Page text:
“Looks like we’re meeting our Lord and Savior together,” Derek sing-songed as he stepped back into the elevator. He slipped immediately in Ron’s blood and threw his hands out to the walls to steady himself. Liz instinctively tried to block his fall with her arms, but the rope strangled her wrists. When she looked up, she saw Derek’s hairy torso above her. He had become aroused. She focused her gaze on the ceiling.

“Tricky girl,” Derek said with a grin. He righted himself and reached over her head to press the button that closed the automatic doors. A NIP POINT sign stuck to the top door blinked into view. When the elevator started moving, Liz remembered that they were in the broken one. It still moved with the gate up.

They stopped on the second floor. Liz knew there was only equipment and nip points to the open vats of the pulp boilers up here. Derek pressed the button to reopen the doors. She waited a beat and then kicked her legs back, pressing the Close button at the same time. Derek fell forward, his head poking through the still-open doors until they clamped down on his neck. Liz heard a crunch before the doors’ safeguard stopped it from closing.

His naked body was angled over her and his arms and legs kept convulsing, grabbing, stretching. She heard the whirrs and crackles of Derek trying to inhale. It only took a few minutes for his arms to fall limp, resting on bloody hips. All she could do now was wait.

This story was a submission to a judged flash fiction contest. Here were the judges’ comments:


{1686}  The story sets out on a dark path from the beginning, with the initial misdirection creating a greater sense of alarm when it is revealed that this is no innocent joke.…  {1614}  I like how the protagonist manages to save herself and her husband through resistance and cleverness. While Derek tries to take away her choices, Liz ultimately decides who lives and dies, showcasing great agency.…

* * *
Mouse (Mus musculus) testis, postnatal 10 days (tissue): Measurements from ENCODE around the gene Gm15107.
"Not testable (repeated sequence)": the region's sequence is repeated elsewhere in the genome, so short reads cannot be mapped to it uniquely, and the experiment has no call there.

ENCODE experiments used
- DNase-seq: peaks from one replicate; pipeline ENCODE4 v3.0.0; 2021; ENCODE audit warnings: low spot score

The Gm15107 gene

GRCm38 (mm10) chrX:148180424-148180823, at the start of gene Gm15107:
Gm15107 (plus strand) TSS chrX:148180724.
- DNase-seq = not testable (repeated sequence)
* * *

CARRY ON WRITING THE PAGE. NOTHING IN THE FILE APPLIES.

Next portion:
{1702}  I like that your hero makes it out alive! Good for her, being super resourceful under intense amounts of pressure. Your story’s pacing is also incredibly fast, which is great. Your descriptions, such as the one about the Red Wings sticker, are fantastic because they’re so specific. Great job there.…

{1686}  While the events of the story are horrific and there is a lot of violence and action, consider playing with suspense and more understated ways of raising readers’ hackles to bring out a deeper sense of horror. In some places, less may be more; for example, leaving the last sentence off this paragraph could actually increase the sense of foreboding:  “After a few moments she heard the low hum of one of the machines starting up. She began to tremble. She knew what these machines did.”

The beginning is headed this way already.

Perhaps expand on Derek’s ideology or show more subtle signs of his emotional imbalance.…

{1614}  A little more background on Derek and what’s driving his psychopathy would help ground the narrative. Additionally, you might consider revisiting the moments of action and adjusting the prose to read more quickly. For example, taking advantage of more frequent line breaks.…

{1702}  After reading you story, I feel like there were several unanswered questions that, if answered to some degree, might make your story stronger. Why did Derek want to kill the whole night crew? Moreover, how did Derek kill 12 or so people in the span of a few hours without anyone apparently noticing? What’s a “nip point?” Did the broken elevator’s safety not work? Is that how it was able to crush his esophagus? Answering or clarifying these questions to varying degrees could really help strengthen your already strong story.…